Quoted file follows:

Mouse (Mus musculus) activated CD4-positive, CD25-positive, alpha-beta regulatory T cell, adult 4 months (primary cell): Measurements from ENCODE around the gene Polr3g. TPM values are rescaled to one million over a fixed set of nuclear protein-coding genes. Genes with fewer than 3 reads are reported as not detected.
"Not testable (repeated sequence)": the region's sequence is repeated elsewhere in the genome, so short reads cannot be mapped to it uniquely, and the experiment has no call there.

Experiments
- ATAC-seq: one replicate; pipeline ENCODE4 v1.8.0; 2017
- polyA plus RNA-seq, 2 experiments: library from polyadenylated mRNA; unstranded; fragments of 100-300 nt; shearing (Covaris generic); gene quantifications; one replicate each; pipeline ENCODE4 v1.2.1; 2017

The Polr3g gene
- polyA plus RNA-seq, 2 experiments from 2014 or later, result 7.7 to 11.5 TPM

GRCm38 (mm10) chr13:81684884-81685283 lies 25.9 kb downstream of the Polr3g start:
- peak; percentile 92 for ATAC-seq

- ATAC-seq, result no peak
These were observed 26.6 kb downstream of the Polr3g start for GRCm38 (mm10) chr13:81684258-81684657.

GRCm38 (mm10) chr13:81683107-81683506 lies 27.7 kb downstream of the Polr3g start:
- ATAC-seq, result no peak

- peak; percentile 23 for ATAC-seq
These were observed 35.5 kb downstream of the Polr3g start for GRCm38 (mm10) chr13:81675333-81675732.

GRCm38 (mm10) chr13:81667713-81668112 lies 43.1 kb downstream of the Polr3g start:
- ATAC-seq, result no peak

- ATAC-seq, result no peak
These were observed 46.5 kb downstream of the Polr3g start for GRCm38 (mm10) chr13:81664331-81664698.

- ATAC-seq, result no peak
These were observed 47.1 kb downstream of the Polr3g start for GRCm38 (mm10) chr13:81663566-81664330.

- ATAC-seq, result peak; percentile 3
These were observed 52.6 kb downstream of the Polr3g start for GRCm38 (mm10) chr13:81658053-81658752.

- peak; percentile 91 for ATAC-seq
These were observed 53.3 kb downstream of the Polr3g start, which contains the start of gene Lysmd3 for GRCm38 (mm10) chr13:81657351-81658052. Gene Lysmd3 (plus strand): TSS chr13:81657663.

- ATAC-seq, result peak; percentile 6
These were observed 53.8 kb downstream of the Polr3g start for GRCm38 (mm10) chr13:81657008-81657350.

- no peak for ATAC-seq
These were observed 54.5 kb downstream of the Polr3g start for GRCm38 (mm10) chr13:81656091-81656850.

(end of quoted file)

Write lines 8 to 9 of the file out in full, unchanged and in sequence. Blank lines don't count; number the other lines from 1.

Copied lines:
GRCm38 (mm10) chr13:81684884-81685283 lies 25.9 kb downstream of the Polr3g start:
- peak; percentile 92 for ATAC-seq